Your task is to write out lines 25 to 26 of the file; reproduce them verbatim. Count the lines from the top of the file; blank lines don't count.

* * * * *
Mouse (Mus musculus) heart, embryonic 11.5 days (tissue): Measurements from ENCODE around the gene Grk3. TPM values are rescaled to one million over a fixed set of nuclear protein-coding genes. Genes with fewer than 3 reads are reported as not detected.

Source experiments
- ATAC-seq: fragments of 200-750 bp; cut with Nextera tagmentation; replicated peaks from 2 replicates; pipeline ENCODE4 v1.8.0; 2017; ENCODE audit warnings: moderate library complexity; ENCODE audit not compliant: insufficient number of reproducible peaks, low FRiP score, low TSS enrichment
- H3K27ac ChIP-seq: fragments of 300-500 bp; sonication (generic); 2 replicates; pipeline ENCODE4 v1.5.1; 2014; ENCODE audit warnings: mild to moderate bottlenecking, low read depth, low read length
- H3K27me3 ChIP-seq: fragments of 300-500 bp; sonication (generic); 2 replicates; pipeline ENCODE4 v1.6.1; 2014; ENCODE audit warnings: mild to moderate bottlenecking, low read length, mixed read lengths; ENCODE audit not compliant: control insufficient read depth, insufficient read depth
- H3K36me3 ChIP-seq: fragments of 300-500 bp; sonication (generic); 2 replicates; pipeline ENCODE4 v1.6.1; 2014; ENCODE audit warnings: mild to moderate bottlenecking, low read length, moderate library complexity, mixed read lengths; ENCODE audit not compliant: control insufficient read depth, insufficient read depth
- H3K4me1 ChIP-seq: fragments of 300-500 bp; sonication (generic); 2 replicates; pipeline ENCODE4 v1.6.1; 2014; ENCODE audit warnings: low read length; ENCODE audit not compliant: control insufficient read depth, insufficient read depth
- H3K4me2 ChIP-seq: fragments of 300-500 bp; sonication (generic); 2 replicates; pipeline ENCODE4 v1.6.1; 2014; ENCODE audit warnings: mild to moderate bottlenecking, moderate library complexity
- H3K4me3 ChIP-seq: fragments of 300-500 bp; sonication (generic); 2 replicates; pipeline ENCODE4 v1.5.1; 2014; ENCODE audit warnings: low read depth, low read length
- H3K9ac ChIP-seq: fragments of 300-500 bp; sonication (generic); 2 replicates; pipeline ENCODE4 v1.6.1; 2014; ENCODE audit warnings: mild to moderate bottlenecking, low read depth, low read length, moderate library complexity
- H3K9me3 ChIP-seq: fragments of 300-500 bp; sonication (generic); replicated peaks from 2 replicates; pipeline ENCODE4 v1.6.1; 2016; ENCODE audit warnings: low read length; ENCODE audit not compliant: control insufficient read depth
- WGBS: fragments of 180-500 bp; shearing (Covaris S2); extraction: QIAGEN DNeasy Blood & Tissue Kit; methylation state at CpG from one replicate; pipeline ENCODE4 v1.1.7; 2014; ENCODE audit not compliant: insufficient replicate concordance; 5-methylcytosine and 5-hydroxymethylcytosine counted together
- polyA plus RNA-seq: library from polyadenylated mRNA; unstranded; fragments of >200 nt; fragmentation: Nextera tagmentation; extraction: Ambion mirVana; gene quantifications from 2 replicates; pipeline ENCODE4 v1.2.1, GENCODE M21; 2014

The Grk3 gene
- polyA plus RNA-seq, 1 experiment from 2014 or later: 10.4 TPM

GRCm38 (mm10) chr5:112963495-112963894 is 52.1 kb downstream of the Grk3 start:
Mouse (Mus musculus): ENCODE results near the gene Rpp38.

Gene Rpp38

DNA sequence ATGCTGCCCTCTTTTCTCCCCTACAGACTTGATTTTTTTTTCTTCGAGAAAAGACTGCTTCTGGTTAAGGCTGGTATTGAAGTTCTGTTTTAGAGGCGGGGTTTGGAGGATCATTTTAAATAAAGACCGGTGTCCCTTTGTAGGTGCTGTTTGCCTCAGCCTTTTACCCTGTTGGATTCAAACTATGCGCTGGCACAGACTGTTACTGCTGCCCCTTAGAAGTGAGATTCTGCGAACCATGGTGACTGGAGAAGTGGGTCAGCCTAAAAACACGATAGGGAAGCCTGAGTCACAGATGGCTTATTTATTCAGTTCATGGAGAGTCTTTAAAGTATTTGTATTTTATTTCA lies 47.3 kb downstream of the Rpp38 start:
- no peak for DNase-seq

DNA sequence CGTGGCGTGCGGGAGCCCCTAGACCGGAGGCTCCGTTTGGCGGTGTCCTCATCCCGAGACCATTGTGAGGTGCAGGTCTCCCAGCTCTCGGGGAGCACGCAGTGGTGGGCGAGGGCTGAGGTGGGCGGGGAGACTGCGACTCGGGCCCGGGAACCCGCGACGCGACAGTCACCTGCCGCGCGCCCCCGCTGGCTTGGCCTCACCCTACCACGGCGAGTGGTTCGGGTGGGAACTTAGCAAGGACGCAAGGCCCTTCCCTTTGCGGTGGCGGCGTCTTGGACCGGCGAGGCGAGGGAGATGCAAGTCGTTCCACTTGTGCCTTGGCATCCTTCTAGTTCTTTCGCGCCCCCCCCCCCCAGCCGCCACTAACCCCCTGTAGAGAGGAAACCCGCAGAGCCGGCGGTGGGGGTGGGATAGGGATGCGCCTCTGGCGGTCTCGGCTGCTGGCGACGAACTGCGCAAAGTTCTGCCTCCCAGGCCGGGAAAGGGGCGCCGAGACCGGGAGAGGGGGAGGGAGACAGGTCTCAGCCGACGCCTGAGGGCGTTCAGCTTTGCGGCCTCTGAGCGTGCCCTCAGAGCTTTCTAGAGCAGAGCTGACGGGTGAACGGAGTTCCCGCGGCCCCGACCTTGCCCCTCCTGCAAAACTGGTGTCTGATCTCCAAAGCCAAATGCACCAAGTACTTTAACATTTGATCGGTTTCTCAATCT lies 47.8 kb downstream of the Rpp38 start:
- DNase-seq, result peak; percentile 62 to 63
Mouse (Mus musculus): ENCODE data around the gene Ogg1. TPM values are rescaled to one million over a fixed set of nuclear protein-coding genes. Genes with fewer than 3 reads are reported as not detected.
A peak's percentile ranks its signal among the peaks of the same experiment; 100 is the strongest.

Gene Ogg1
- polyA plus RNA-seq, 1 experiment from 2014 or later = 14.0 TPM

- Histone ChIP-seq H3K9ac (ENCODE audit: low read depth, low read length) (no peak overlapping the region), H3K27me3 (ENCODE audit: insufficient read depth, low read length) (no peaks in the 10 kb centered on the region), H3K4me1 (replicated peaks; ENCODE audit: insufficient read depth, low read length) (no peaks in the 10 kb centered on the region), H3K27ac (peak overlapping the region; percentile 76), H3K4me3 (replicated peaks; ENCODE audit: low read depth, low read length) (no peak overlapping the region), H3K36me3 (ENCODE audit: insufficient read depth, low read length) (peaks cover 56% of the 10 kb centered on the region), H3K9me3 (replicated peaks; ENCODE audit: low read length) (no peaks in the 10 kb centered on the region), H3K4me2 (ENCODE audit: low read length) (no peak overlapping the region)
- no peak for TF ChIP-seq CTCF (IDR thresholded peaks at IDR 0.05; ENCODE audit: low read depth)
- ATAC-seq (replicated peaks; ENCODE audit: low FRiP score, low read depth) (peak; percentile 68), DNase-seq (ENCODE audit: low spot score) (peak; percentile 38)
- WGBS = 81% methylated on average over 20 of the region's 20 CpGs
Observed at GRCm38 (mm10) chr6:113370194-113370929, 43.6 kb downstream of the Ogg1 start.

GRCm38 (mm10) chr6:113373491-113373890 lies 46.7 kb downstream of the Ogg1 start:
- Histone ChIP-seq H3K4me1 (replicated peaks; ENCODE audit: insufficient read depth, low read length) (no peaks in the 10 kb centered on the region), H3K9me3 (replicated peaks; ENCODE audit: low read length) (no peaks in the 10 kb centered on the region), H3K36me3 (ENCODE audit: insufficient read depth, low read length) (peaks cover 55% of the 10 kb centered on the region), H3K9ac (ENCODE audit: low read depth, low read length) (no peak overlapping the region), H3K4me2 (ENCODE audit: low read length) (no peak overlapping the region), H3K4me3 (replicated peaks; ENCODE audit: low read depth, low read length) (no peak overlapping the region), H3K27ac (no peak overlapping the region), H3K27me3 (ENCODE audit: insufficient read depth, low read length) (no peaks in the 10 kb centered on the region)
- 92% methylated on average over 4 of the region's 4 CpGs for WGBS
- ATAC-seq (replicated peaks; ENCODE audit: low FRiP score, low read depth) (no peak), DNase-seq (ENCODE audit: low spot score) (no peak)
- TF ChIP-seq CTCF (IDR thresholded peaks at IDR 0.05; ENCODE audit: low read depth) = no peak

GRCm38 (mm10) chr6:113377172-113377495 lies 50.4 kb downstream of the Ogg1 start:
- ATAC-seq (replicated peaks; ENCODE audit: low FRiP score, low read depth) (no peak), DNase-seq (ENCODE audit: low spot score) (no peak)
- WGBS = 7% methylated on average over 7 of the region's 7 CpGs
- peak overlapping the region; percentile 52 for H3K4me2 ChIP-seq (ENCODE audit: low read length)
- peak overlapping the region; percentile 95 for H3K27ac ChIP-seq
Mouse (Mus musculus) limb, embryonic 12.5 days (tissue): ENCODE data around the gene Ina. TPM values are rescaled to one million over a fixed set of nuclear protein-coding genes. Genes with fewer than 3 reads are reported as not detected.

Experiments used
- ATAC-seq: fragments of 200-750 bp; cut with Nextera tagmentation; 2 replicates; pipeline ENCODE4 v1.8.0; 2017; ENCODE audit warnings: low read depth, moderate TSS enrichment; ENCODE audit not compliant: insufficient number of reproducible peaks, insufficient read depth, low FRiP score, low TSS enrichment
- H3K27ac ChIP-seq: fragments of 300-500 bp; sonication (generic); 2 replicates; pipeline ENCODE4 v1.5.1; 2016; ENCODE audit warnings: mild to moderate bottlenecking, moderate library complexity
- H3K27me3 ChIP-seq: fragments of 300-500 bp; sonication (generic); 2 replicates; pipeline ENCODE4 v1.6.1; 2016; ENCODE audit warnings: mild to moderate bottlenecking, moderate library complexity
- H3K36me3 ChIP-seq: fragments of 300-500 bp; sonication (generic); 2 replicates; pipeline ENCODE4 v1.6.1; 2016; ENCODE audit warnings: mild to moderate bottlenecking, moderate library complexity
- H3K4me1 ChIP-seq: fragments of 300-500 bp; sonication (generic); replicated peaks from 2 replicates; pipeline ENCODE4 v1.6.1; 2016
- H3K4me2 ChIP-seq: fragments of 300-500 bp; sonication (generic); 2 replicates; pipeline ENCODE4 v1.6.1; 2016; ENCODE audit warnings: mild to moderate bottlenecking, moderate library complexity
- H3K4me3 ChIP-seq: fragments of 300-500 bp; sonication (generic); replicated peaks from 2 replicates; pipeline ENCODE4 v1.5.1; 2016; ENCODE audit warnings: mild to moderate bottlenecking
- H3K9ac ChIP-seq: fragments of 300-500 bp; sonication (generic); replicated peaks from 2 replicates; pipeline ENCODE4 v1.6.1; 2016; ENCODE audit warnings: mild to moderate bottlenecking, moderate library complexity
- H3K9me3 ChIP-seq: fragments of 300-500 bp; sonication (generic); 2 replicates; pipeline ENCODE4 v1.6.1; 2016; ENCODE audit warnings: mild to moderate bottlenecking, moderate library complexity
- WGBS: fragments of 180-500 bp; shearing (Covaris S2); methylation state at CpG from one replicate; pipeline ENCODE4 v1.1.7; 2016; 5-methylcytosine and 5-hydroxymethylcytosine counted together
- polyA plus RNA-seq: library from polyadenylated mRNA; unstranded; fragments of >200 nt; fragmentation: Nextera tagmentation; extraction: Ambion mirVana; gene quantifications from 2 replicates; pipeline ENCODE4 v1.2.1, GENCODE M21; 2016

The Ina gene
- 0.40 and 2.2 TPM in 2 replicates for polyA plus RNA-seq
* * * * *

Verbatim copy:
Gene Ogg1
- polyA plus RNA-seq, 1 experiment from 2014 or later = 14.0 TPM